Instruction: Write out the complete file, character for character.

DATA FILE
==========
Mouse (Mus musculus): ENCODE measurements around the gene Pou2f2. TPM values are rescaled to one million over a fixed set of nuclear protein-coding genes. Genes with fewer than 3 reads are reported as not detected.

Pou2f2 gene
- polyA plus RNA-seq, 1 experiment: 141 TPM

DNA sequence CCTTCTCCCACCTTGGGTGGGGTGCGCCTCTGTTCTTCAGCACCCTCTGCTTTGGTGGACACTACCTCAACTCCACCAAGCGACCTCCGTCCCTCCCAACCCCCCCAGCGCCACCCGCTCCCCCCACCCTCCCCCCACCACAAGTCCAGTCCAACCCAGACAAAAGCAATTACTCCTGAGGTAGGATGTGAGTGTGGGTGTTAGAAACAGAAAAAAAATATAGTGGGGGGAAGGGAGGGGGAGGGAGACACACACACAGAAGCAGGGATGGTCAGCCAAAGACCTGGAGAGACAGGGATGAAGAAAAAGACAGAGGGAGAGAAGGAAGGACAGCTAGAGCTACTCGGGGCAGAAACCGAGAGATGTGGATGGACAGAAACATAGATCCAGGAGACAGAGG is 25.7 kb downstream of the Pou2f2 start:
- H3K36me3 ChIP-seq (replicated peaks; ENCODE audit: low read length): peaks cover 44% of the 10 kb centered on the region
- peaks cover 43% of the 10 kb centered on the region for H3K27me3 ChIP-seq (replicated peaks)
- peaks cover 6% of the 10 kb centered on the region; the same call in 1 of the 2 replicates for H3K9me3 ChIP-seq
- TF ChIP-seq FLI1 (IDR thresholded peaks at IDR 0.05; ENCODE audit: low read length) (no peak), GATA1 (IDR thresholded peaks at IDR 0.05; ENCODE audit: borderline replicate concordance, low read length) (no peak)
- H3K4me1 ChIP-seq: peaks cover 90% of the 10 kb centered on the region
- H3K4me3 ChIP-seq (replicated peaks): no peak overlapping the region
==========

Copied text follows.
Mouse (Mus musculus): ENCODE measurements around the gene Pou2f2. TPM values are rescaled to one million over a fixed set of nuclear protein-coding genes. Genes with fewer than 3 reads are reported as not detected.

Pou2f2 gene
- polyA plus RNA-seq, 1 experiment: 141 TPM

DNA sequence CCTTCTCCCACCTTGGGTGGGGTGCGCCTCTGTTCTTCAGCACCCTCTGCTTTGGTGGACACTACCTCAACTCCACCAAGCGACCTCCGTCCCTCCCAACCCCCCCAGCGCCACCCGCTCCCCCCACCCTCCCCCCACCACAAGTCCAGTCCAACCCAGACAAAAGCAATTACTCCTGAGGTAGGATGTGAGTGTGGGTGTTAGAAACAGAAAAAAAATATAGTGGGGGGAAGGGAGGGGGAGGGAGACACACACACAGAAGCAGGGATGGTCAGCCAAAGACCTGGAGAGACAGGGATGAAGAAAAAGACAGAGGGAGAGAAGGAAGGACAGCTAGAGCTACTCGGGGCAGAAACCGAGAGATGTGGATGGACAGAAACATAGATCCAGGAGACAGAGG is 25.7 kb downstream of the Pou2f2 start:
- H3K36me3 ChIP-seq (replicated peaks; ENCODE audit: low read length): peaks cover 44% of the 10 kb centered on the region
- peaks cover 43% of the 10 kb centered on the region for H3K27me3 ChIP-seq (replicated peaks)
- peaks cover 6% of the 10 kb centered on the region; the same call in 1 of the 2 replicates for H3K9me3 ChIP-seq
- TF ChIP-seq FLI1 (IDR thresholded peaks at IDR 0.05; ENCODE audit: low read length) (no peak), GATA1 (IDR thresholded peaks at IDR 0.05; ENCODE audit: borderline replicate concordance, low read length) (no peak)
- H3K4me1 ChIP-seq: peaks cover 90% of the 10 kb centered on the region
- H3K4me3 ChIP-seq (replicated peaks): no peak overlapping the region